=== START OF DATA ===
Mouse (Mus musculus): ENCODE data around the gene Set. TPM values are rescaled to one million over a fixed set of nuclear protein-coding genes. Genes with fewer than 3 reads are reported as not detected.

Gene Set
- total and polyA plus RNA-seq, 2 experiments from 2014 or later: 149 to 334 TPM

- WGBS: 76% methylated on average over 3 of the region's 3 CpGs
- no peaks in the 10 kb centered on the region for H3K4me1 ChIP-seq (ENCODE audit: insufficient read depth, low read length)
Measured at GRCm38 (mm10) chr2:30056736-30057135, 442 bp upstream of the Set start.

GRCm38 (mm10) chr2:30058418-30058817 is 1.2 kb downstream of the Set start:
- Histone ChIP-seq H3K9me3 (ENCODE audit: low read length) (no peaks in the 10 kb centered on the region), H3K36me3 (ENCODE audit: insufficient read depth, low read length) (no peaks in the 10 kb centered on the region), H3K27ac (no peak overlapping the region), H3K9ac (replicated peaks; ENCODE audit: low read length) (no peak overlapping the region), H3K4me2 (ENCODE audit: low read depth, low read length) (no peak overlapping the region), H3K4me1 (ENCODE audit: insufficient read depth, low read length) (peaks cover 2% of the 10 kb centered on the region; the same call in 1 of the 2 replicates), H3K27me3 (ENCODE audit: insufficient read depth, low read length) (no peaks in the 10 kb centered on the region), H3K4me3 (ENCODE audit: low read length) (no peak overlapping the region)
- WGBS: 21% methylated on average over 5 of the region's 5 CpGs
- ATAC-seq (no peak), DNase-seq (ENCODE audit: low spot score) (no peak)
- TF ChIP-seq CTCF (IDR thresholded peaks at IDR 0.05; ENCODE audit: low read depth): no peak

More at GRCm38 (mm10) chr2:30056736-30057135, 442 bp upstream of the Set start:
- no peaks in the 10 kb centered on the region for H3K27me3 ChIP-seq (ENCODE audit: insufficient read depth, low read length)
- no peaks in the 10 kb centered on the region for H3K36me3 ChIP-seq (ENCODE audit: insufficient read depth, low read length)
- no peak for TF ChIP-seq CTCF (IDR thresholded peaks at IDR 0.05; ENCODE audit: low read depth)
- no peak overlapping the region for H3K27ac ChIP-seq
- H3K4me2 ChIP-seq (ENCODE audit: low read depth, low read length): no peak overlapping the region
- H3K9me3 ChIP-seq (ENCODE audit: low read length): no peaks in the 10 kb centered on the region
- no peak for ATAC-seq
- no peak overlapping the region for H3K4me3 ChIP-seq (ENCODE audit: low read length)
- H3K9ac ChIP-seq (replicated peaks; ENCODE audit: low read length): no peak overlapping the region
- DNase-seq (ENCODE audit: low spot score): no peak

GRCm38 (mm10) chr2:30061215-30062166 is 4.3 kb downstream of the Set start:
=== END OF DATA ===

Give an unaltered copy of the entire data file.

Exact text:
Mouse (Mus musculus): ENCODE data around the gene Set. TPM values are rescaled to one million over a fixed set of nuclear protein-coding genes. Genes with fewer than 3 reads are reported as not detected.

Gene Set
- total and polyA plus RNA-seq, 2 experiments from 2014 or later: 149 to 334 TPM

- WGBS: 76% methylated on average over 3 of the region's 3 CpGs
- no peaks in the 10 kb centered on the region for H3K4me1 ChIP-seq (ENCODE audit: insufficient read depth, low read length)
Measured at GRCm38 (mm10) chr2:30056736-30057135, 442 bp upstream of the Set start.

GRCm38 (mm10) chr2:30058418-30058817 is 1.2 kb downstream of the Set start:
- Histone ChIP-seq H3K9me3 (ENCODE audit: low read length) (no peaks in the 10 kb centered on the region), H3K36me3 (ENCODE audit: insufficient read depth, low read length) (no peaks in the 10 kb centered on the region), H3K27ac (no peak overlapping the region), H3K9ac (replicated peaks; ENCODE audit: low read length) (no peak overlapping the region), H3K4me2 (ENCODE audit: low read depth, low read length) (no peak overlapping the region), H3K4me1 (ENCODE audit: insufficient read depth, low read length) (peaks cover 2% of the 10 kb centered on the region; the same call in 1 of the 2 replicates), H3K27me3 (ENCODE audit: insufficient read depth, low read length) (no peaks in the 10 kb centered on the region), H3K4me3 (ENCODE audit: low read length) (no peak overlapping the region)
- WGBS: 21% methylated on average over 5 of the region's 5 CpGs
- ATAC-seq (no peak), DNase-seq (ENCODE audit: low spot score) (no peak)
- TF ChIP-seq CTCF (IDR thresholded peaks at IDR 0.05; ENCODE audit: low read depth): no peak

More at GRCm38 (mm10) chr2:30056736-30057135, 442 bp upstream of the Set start:
- no peaks in the 10 kb centered on the region for H3K27me3 ChIP-seq (ENCODE audit: insufficient read depth, low read length)
- no peaks in the 10 kb centered on the region for H3K36me3 ChIP-seq (ENCODE audit: insufficient read depth, low read length)
- no peak for TF ChIP-seq CTCF (IDR thresholded peaks at IDR 0.05; ENCODE audit: low read depth)
- no peak overlapping the region for H3K27ac ChIP-seq
- H3K4me2 ChIP-seq (ENCODE audit: low read depth, low read length): no peak overlapping the region
- H3K9me3 ChIP-seq (ENCODE audit: low read length): no peaks in the 10 kb centered on the region
- no peak for ATAC-seq
- no peak overlapping the region for H3K4me3 ChIP-seq (ENCODE audit: low read length)
- H3K9ac ChIP-seq (replicated peaks; ENCODE audit: low read length): no peak overlapping the region
- DNase-seq (ENCODE audit: low spot score): no peak

GRCm38 (mm10) chr2:30061215-30062166 is 4.3 kb downstream of the Set start: